Breast cancer is diagnosed in approximately 180,000 women per year resulting in nearly 45,000 deaths in the United States each year. Breast cancer accounts for 1 of every 3 cancers diagnosed. Because 1 of every 7 to 8 women will be diagnosed with breast cancer during their lifetime, all women should be alert for signs of breast cancer. The risk of a woman developing breast cancer is significant. Risk factors associated with breast cancer include:
- Early age at the onset of menarche
- Late age at onset of menopause
- First full term pregnancy after age 30
- Personal history of breast cancer
- Family history of breast cancer
- Personal history of benign proliferative breast disease
Breast Cancer Screening
The introduction of screening programs for breast cancer resulted in an increase number of breast cancers detected. This higher detection rate was accompanied by the detection of smaller lesions and an increase in the detection of ductal carcinoma in situ (DCIS). The diagnosis of smaller and more localized in situ cancers has translated in a decrease in the mortality rate from breast cancer. Signs possibly associated with breast cancer include:
- lump or lumps in breast tissue
- lump or mass in the armpit
- thickening of breast tissue
- change in size or shape of the breast
- pain in one breast
- nipple pain in one breast
- abnormal nipple discharge
- nipple retraction
- dimpling or swelling of one breast
The evaluation of a breast complaint requires a diagnostic work-up. A diagnostic work-up is more intensive than a screening evaluation based on risk factors for breast cancer. Screening for breast cancer includes:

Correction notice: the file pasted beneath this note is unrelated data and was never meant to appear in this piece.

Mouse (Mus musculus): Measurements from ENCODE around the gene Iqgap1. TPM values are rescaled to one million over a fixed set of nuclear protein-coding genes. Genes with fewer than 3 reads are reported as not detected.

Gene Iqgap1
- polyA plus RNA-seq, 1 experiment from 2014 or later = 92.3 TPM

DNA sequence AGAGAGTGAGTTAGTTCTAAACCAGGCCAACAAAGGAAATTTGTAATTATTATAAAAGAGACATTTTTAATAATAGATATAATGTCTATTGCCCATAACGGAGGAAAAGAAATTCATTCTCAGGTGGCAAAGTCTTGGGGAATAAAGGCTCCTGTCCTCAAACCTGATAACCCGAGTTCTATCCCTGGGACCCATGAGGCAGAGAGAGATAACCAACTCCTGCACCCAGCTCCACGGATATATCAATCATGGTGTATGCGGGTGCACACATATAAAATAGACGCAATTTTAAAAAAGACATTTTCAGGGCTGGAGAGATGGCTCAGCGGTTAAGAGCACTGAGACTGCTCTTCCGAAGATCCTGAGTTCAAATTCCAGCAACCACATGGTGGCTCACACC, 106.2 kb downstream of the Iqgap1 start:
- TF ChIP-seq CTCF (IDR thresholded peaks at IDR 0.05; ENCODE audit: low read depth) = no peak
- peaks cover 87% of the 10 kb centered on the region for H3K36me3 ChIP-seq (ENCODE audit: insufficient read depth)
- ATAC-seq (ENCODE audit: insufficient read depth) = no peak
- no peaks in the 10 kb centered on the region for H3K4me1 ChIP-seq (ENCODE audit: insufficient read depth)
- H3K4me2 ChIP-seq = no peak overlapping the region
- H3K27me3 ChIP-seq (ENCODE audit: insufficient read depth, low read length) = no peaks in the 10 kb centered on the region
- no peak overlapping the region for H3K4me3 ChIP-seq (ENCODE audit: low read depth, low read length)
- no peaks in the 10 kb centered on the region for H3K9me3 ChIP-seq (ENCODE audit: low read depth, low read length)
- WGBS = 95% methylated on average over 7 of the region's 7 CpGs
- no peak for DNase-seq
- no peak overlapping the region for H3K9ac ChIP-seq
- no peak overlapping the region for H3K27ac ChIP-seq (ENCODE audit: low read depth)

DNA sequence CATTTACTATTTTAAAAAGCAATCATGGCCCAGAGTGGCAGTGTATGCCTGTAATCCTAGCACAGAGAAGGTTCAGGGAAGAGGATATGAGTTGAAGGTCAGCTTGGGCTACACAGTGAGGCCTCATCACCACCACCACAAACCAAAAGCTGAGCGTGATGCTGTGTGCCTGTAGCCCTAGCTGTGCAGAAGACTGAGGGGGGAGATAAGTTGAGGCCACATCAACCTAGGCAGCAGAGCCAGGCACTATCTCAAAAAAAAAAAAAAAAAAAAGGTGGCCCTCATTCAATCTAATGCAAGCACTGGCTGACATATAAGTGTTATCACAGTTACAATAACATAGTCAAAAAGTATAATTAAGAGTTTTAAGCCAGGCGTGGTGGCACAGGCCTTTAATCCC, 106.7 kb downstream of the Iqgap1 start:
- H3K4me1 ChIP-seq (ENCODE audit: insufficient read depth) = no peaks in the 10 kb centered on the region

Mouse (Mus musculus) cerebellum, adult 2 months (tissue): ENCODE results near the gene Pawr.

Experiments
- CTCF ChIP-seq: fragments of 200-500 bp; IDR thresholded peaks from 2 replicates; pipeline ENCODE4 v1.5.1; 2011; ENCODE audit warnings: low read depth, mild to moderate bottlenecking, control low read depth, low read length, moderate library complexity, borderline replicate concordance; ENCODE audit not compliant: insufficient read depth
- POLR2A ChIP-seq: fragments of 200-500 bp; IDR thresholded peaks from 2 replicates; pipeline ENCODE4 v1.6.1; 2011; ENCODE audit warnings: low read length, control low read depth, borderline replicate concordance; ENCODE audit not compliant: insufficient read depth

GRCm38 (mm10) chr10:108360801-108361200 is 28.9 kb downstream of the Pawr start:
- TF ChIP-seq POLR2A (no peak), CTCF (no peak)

- Breast self-examination
- Breast examination by medical provider
- Magnetic resonance imaging (MRI)
Screening mammography is the preferred examination for asymptomatic woman at risk for breast cancer. Current recommendations for screening mammography in women without a family history of breast cancer include a baseline mammogram between ages 35 and 40 followed by a biennial mammogram between ages 40 and 49 and annual mammograms after age 50.
Most breast cancers are adenocarcinomas located in the ducts or lobules of the breast thus called ductal or lobular in origin. Cancer of the breast can also be classified as in-situ or invasive (infiltrating). Depending on the amounts of ducts involved in a ductal carcinoma in situ (DCIS), it is further classified as localized or diffuse. Ductal carcinoma is believed to progress from intraductal hyperplasia → atypical ductal hyperplasia → ductal carcinoma in situ (DCIS) → invasive ductal carcinoma. Ductal carcinoma accounts for 75% of breast cancers.Invasive breast cancer can be localized, regional or metastatic. Breast cancer can become invasive by disseminating to the lymphatics and the bloodstream. The most common classifications for staging of breast cancer are Stage 0 to IV and TNM (Tumor, Nodes, Metastasis). These classifications take into account the size of the tumor, the number of nodes that may be involved and its spread.
In addition, a woman with a positive family history of breast cancer has an increased risk of developing breast cancer during her lifetime. Familial breast cancers constitute 15% to 20% of all breast cancers. One half of women with familial breast cancer history have a mutation in a heritable gene called BRCA1 and BRCA2. Women who carry a BRCA1 or BRCA2 gene mutation are considered to be at a higher risk of developing breast and ovarian cancer. The BRCA1 and BRCA2 serve as susceptibility genes to promote tumorigenesis. Patients with BRCA1 or BRCA2 gene mutations should undergo genetic counseling and be screened with breast MRI scans which have shown to be superior over other screening modalities.
Effective treatment is directly related to the earliest stage a breast cancer is diagnosed. If your doctor (nurse) fails to diagnose your breast cancer in a timely fashion, it often results in delayed treatment with severe, debilitating injuries and sometimes death. If you feel that your health care provider (doctor, nurse) delayed in any way your diagnosis of breast cancer, contact us to discuss your particular situation. Protecting your legal rights will benefit you and your family.
If you (or a loved one) are suffering from complications due to a failure to timely diagnose, delayed diagnosis or misdiagnosis of breast cancer, or the recommended screening guidelines were not followed, let our Boston area medical malpractice attorneys at Barry D. Lang, M.D. & Associates evaluate your case. We can help you assert your rights and get the compensation you deserve.